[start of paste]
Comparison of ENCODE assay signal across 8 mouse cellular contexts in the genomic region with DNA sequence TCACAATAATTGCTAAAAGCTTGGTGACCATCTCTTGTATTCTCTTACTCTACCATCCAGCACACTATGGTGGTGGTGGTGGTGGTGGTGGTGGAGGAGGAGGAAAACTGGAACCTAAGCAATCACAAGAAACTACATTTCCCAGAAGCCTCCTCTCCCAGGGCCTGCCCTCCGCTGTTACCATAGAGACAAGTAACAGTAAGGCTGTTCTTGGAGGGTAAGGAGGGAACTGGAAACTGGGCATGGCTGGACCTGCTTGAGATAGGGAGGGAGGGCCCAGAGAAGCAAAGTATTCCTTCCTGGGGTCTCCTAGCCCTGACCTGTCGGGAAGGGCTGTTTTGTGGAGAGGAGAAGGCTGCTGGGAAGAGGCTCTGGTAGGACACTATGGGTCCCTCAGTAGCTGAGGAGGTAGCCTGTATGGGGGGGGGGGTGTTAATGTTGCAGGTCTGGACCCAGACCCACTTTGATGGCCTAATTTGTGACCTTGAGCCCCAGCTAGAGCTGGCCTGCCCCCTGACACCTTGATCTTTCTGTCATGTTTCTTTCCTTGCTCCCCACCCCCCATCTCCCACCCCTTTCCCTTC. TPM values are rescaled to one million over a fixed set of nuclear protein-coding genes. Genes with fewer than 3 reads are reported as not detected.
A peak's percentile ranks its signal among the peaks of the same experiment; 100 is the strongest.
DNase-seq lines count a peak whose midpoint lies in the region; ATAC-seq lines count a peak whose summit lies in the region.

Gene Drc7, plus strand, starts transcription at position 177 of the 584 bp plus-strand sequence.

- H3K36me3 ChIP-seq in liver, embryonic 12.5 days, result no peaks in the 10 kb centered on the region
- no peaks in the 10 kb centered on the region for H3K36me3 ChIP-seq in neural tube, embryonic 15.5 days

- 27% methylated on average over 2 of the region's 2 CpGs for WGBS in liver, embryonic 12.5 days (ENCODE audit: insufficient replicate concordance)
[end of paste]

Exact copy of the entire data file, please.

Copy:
Comparison of ENCODE assay signal across 8 mouse cellular contexts in the genomic region with DNA sequence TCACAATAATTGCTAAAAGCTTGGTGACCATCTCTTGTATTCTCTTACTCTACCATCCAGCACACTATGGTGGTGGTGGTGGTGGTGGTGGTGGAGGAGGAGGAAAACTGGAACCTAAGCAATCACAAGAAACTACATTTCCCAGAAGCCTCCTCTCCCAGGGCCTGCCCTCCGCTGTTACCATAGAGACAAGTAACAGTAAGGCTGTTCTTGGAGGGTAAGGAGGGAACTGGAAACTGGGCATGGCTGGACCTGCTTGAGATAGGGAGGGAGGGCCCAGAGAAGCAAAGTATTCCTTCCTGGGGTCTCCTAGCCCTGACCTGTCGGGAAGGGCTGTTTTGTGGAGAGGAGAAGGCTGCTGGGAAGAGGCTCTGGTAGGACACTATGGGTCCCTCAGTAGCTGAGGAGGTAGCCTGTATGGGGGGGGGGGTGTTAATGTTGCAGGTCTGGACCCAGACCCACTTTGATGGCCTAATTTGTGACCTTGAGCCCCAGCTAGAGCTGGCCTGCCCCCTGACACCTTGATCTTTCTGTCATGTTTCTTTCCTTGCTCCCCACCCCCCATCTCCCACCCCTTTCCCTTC. TPM values are rescaled to one million over a fixed set of nuclear protein-coding genes. Genes with fewer than 3 reads are reported as not detected.
A peak's percentile ranks its signal among the peaks of the same experiment; 100 is the strongest.
DNase-seq lines count a peak whose midpoint lies in the region; ATAC-seq lines count a peak whose summit lies in the region.

Gene Drc7, plus strand, starts transcription at position 177 of the 584 bp plus-strand sequence.

- H3K36me3 ChIP-seq in liver, embryonic 12.5 days, result no peaks in the 10 kb centered on the region
- no peaks in the 10 kb centered on the region for H3K36me3 ChIP-seq in neural tube, embryonic 15.5 days

- 27% methylated on average over 2 of the region's 2 CpGs for WGBS in liver, embryonic 12.5 days (ENCODE audit: insufficient replicate concordance)